Koha Optimistic That Forked Tree -- And Troubles -- Are History
Batgirl and I have something in common besides wishing we were Wonder Woman -- we're both librarians. There are some striking differences between us, as well. For instance, work in my public library was seldom for the meek or passive. I'm also far more aggressive in my adventures with open source software.
There are many reasons to like open source software in libraries -- secure, stable, cost-efficient public access terminals spare librarians and patrons time and heartache. And of course, the humble card catalog has metamorphosized into the unruly beast known as the integrated library system (ILS).
Any cataloger will tell you that the nature of an ILS (even back in the days of cards shackled in long wooden drawers) is oddly proprietary. Controlled language makes the database work, but catalog cards were often sold partially completed, ready for a little customization at the local library. Today, it's not so much that the records themselves aren't modifiable -- it's the ILS that's immutable.
There are a few exceptions -- Georgia Public Library System's Evergreen and the long-lived New Zealand born Koha.
Koha developers, contributors, and users might sum up the past year with a bastardized comic book tag line: "With great adoption comes great growing pains." Many now, however, hope the worst of it is ready to be shelved away.
Koha, incidentally, was my first introduction to how great the open source developer community is. I was installing it on my home machine -- to see how it stacked up, and to file away for a later date when licenses were begging for renewal. While I wasn't someone with much say in renewing proprietary licenses on the consortia level, I was very impressed with how Koha worked. I was more impressed, however, when I pondered aloud on my personal site why I was having such a problem with a Perl script, that then-release manager Chris Cormack left a suggestion in my comments as to where things were going wrong.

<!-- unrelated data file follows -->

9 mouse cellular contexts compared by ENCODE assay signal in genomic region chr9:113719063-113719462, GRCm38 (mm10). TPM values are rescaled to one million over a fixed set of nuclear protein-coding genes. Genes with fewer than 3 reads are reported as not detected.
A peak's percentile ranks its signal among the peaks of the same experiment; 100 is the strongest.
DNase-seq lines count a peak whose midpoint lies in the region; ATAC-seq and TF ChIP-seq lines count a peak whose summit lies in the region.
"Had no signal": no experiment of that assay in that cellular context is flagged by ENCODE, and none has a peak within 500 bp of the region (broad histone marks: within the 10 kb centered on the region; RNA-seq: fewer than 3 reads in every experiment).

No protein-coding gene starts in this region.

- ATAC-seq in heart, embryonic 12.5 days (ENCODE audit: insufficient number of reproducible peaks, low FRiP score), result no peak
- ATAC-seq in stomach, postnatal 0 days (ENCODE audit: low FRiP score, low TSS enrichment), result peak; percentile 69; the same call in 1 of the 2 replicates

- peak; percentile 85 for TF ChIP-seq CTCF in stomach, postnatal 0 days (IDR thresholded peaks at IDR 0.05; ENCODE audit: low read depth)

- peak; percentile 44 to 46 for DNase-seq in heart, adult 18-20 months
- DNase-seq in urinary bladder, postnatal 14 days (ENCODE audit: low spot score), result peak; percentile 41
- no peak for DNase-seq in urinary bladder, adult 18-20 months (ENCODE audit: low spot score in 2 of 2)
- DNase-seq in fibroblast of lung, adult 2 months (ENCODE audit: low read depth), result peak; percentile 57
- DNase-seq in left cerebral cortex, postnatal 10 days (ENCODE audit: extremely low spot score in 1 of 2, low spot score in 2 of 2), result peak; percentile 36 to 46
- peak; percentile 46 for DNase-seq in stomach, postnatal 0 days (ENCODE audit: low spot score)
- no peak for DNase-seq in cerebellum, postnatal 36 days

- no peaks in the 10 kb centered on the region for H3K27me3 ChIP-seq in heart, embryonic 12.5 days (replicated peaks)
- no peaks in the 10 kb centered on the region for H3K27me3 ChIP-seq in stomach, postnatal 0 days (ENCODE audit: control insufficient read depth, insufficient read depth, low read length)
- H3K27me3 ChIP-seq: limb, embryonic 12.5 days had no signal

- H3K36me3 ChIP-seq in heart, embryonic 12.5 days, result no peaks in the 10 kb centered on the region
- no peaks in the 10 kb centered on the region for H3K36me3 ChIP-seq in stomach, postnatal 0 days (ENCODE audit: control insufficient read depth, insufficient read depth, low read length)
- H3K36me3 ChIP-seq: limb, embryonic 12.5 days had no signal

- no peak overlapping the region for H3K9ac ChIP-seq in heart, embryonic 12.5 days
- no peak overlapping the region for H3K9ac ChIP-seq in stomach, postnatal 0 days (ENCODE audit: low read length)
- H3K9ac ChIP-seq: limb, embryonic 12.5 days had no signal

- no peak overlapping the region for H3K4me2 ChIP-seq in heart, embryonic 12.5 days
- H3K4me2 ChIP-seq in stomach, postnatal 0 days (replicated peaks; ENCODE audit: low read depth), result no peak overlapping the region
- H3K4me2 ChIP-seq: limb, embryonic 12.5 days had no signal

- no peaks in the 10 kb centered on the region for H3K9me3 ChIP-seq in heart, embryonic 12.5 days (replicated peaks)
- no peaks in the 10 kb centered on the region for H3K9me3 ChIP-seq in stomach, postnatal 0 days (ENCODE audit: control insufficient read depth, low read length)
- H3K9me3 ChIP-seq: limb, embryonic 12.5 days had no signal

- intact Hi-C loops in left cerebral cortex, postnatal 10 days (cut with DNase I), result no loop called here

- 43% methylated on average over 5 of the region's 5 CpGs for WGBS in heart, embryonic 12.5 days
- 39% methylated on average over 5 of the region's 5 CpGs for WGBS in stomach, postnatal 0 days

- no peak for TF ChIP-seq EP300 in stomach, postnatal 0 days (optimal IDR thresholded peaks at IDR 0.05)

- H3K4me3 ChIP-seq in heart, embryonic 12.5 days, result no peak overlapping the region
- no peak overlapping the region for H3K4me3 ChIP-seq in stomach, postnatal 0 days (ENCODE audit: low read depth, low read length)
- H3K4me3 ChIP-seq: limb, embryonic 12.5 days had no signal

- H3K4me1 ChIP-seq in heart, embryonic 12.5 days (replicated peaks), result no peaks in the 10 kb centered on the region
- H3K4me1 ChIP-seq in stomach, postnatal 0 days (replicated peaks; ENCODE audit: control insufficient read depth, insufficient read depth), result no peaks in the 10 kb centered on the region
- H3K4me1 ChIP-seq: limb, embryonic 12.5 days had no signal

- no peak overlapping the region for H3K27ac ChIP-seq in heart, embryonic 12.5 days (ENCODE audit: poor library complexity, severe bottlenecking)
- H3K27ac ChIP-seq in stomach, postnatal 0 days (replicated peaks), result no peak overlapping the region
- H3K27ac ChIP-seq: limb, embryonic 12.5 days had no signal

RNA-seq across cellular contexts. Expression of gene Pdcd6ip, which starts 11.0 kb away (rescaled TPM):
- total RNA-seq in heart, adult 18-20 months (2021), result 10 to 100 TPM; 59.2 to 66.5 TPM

Soon, a lot of libraries were looking at open source systems. Koha gained a support service and contributor in LibLime -- a relationship structured not unlike other open source projects with a business providing support and code sharing. Then there was Koha Enterprise, Koha Express, and the wider community of developers -- and that's where things got a little dicey.
Any open source project with contributing paid-support vendors can take away valuable lessons from the arguments that ensued. Perhaps hybrid licensing structures and scores of lawyers from the beginning could have prevented the fall-out. Probably not -- the real concern was that LibLime's division of Koha into two entities would constitute a fork. If the customized, library-specified changes made in Koha Enterprise were introduced into the codebase suddenly, sporadically, or too far down the road, it could greatly undermine the less expensive support and no-cost community version.
Perhaps it's lesser crime that this decision wasn't in the spirit of the original project, and a far more serious offense that the Express version's life cycle was threatened by the existence of a very different Enterprise version trickling down. It muddied the waters for developers and contributors -- think what it must've resembled for non-technically inclined library directors who recently purchased support plans.
With Wednesday's announcement that PTFS is acquiring LibLime, however, there remains hope that the Koha codebase won't have to split. Once-and-future release manager Chris Cormack explains in his blog:
Over the last year PTFS has grown into a participating and valued member of the Koha community. Its developers are active on irc, the mailing lists, bugs.koha.org and the koha wiki. Patches are regularly sent from PTFS for bugfixes and new features. The fact that PTFS is an active member of the community leads me to treat the news of its acquisition of Liblime with great optimism.
That's not the only positive sign for a cohesive Koha, however. Cormack reports ByWater Solutions and BibLibre have joined to offer support services to libraries and other institutions using Koha. Even if all the sub-plots have yet to resolve, it looks as though developers and librarians have a better chance for a happy ending.